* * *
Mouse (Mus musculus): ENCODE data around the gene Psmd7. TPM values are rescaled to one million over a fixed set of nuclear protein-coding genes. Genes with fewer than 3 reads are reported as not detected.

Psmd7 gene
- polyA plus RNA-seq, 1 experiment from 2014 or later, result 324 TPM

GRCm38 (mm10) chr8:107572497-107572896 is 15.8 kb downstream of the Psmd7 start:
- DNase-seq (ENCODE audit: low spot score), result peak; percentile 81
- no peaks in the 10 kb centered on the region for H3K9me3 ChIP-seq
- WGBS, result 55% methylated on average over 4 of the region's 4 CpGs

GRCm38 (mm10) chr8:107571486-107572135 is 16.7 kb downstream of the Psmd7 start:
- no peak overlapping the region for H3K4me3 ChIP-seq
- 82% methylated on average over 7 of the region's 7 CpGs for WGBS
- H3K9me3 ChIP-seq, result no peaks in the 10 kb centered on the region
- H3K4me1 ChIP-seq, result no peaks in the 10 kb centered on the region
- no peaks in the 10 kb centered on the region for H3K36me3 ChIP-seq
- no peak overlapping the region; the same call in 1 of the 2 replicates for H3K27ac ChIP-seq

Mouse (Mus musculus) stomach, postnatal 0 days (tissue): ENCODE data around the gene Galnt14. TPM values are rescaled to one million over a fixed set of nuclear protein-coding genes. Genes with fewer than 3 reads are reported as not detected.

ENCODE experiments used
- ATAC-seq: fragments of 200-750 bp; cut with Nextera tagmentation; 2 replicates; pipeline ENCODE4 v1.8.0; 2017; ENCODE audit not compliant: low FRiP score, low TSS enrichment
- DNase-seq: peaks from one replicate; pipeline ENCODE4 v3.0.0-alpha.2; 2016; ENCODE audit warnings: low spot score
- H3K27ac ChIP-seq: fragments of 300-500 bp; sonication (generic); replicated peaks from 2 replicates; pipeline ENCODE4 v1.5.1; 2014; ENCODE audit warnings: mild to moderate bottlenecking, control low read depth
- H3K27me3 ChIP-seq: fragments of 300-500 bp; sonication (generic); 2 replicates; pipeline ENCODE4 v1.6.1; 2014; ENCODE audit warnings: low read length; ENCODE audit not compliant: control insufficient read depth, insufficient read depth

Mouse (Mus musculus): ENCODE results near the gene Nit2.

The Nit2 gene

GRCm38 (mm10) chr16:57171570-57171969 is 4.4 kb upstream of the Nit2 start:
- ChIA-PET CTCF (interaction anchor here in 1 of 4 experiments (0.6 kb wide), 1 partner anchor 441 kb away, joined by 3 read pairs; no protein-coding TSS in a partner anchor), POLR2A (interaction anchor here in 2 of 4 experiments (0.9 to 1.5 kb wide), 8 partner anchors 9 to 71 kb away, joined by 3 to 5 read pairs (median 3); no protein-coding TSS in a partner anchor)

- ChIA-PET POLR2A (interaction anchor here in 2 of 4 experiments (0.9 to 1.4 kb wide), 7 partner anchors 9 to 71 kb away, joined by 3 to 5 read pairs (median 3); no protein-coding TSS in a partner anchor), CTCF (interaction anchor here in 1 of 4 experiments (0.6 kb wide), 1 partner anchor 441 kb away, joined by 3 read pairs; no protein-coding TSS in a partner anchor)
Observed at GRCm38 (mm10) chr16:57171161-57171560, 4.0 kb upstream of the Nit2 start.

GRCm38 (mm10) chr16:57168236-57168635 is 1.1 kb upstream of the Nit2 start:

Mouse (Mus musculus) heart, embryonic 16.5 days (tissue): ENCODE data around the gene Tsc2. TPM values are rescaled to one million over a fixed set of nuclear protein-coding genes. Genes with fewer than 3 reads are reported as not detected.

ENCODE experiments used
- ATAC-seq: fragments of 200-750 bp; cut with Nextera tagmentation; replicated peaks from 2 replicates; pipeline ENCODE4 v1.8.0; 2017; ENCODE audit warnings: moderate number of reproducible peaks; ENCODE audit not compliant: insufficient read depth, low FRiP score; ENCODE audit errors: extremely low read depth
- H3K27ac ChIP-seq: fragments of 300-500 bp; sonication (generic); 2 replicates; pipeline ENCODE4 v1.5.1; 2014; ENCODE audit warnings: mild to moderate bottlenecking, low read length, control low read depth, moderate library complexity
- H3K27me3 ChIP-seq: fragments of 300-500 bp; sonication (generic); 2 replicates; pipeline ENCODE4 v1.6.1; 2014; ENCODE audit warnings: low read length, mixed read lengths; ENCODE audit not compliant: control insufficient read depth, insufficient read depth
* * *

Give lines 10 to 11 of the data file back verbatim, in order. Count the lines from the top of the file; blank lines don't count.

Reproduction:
- 82% methylated on average over 7 of the region's 7 CpGs for WGBS
- H3K9me3 ChIP-seq, result no peaks in the 10 kb centered on the region